Activation of 5-hydroxytryptamine-1A receptors suppresses cardiovascular
responses evoked from the paraventricular nucleus
Jouji Horiuchi, Alp Atik, Kamon Iigaya, Lachlan M. McDowall, Suzanne Killinger,
and Roger A. L. Dampney
School of Medical Sciences (Physiology) and Bosch Institute, University of Sydney, New South Wales, Australia
Submitted 18 March 2011; accepted in final form 12 July 2011
Horiuchi J, Atik A, Iigaya K, McDowall LM, Killinger S, Dampney
RAL. Activation of 5-hydroxytryptamine-1A receptors suppresses car-
diovascular responses evoked from the paraventricular nucleus. Am J
Physiol Regul Integr Comp Physiol 301: R1088–R1097, 2011. First
published July 13, 2011; doi:10.1152/ajpregu.00144.2011.—Activation
of central 5-hydroxytryptamine-1A (5-HT1A) receptors powerfully
inhibits stress-evoked cardiovascular responses mediated by the dor-
somedial hypothalamus (DMH), as well as responses evoked by direct
activation of neurons within the DMH. The hypothalamic paraven-
tricular nucleus (PVN) also has a crucial role in cardiovascular
regulation and is believed to regulate heart rate and renal sympathetic
activity via pathways that are independent of the DMH. In this study,
we determined whether cardiovascular responses evoked from the
PVN are also modulated by activation of central 5-HT1Areceptors. In
anesthetized rats, the increases in heart rate and renal sympathetic
nerve activity evoked by bicuculline injection into the PVN were
greatly reduced (by 54% and 61%, respectively) by intravenous
administration of (?)-8-hydroxy-2-(di-n-propylamino)tetralin (8-OH-
DPAT), an agonist of 5-HT1A receptors, but were then completely
restored by subsequent administration of WAY-100635, a selective
antagonist of 5-HT1A receptors. Microinjection of 8-OH-DPAT di-
rectly into the PVN did not significantly affect the responses to
bicuculline injection into the PVN, nor did systemic administration of
WAY-100635 alone. In control experiments, a large renal sympatho-
excitatory response was evoked from both the PVN and DMH but not
from the intermediate region in between; thus the evoked responses
from the PVN were not due to activation of neurons in the DMH. The
results indicate that activation of central 5-HT1A receptors located
outside the PVN powerfully inhibits the tachycardia and renal sym-
pathoexcitation evoked by stimulation of neurons in the PVN.
dorsomedial hypothalamus; renal sympathetic activity; heart rate;
IT IS NOW WELL ESTABLISHED that activation of 5-hydroxytrypta-
mine-1A (5-HT1A) receptors in the brain can modulate physi-
ological and behavioral responses to a wide range of stressors.
In particular, systemic administration of (?)8-hydroxy-2-(di-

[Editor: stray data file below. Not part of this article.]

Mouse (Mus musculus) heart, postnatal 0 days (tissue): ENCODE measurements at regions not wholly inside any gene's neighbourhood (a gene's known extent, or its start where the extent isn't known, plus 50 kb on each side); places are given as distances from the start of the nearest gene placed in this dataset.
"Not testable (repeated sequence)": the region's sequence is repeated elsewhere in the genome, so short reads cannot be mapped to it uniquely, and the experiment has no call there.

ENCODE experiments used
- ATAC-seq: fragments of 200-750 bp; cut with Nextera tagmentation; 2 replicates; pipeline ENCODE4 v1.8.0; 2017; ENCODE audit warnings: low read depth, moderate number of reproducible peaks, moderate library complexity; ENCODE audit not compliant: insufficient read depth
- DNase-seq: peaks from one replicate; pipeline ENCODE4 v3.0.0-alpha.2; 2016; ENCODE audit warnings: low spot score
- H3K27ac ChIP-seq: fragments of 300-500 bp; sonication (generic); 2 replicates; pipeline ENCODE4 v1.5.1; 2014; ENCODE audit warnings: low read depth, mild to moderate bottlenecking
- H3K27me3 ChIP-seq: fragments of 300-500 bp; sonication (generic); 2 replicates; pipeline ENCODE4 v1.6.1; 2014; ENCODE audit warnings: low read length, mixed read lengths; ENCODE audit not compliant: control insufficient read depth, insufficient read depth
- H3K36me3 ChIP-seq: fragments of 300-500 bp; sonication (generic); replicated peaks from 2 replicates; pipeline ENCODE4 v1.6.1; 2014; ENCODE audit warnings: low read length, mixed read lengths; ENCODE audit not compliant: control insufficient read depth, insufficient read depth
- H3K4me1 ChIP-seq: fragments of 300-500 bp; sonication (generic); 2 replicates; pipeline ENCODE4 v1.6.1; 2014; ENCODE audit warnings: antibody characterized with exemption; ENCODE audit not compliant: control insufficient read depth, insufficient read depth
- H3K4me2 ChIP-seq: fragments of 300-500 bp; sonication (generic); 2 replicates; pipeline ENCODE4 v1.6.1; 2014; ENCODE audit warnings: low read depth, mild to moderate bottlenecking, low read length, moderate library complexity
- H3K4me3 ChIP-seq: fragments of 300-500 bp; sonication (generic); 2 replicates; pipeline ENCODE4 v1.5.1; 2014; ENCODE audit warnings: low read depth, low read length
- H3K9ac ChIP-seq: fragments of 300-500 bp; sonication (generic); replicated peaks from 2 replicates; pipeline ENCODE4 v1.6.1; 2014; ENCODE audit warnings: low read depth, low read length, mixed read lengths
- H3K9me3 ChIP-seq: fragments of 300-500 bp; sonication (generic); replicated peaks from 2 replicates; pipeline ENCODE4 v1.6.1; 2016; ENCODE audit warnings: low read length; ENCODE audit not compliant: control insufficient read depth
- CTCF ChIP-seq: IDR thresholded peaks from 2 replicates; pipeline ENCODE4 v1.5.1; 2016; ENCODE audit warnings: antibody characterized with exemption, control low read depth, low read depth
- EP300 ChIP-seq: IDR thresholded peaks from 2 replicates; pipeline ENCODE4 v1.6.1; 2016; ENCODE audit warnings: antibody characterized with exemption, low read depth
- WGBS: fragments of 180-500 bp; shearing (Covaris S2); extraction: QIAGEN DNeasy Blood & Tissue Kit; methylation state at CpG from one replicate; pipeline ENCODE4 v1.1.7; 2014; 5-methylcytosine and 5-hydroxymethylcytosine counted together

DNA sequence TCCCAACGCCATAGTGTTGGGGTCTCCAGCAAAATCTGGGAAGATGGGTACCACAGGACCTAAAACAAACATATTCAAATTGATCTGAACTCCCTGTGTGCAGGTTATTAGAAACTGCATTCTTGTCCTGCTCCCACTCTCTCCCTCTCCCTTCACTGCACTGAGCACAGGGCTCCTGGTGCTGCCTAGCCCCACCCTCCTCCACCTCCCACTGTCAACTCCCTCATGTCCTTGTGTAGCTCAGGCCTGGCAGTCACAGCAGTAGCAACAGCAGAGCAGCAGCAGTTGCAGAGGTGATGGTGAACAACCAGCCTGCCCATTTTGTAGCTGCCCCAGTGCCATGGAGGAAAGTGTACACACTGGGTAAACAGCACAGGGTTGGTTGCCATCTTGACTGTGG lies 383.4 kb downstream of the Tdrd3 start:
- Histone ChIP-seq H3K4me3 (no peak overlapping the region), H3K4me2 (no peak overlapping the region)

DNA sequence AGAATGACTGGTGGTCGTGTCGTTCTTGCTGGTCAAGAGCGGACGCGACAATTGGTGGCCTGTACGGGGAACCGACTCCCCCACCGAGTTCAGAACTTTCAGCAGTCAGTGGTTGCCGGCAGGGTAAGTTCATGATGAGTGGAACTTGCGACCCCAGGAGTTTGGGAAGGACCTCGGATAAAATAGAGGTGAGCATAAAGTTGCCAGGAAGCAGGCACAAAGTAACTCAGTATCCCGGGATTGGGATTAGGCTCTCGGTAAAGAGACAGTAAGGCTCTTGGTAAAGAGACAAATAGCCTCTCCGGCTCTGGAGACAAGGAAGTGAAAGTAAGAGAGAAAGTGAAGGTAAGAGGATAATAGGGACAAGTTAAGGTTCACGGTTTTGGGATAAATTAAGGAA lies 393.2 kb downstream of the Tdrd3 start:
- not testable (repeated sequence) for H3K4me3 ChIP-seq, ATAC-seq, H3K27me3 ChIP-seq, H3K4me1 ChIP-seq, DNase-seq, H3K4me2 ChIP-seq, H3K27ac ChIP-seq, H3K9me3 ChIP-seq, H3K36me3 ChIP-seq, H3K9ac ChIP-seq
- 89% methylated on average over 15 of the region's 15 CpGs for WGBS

n-propylamino)tetralin (8-OH-DPAT; an agonist of 5-HT1A
receptors) has been shown to reduce, in a dose-dependent
manner, the increases in heart rate and arterial blood pres-
sure evoked by acute psychological stressors (33–35, 48,
49). Systemic administration of 8-OH-DPAT also reduces
the cutaneous vasoconstriction evoked by physical stressors
such as cold exposure or fever (34, 37, 38). In several of
these studies the effects of 8-OH-DPAT were shown to be
selective for the 5-HT1Areceptors, because they were abol-
ished by the selective 5-HT1A receptor antagonist WAY-
100635 (33, 35, 37, 38, 49). In addition, the effects of
8-OH-DPAT can be attributed to a central action of the drug
because it is known that systemically administered 8-OH-
DPAT affects sympathetic activity by an action on the
central nervous system (18, 29).
Microinjection of 8-OH-DPAT into the medullary raphé
reduces the tachycardia evoked by psychological stress or
fever (33, 35), and microinjection of WAY-100635 into this
region reverses the inhibition of cold-evoked cutaneous
vasoconstriction induced by systemic administration of
8-OH-DPAT (38). Thus, the medullary raphé is one site at
which 5-HT1Areceptors can suppress stress-evoked cardiac
or cutaneous vasoconstrictor responses (33, 35, 38). At the
same time, activation of 5-HT1Areceptors located in higher
brain regions, such as limbic regions, may also reduce
stress-evoked cardiovascular responses via an anxiolytic
effect rather than via a direct effect on brainstem cardiovas-
cular neurons (49).
Apart from the fact that they are inhibited by activation of
central 5-HT1Areceptors, cardiovascular responses evoked by
acute psychological stress, cold exposure, or fever are also all
mediated to a significant extent by neurons within the dorso-
medial hypothalamus (DMH) (9–11, 32). Furthermore, the
cardiovascular responses evoked by disinhibition of neurons in
the DMH of anesthetized rats are also powerfully inhibited by
systemic administration of 8-OH-DPAT, and these effects are
also completely reversed by subsequent administration of
WAY-100635 (24). This raises the question as to whether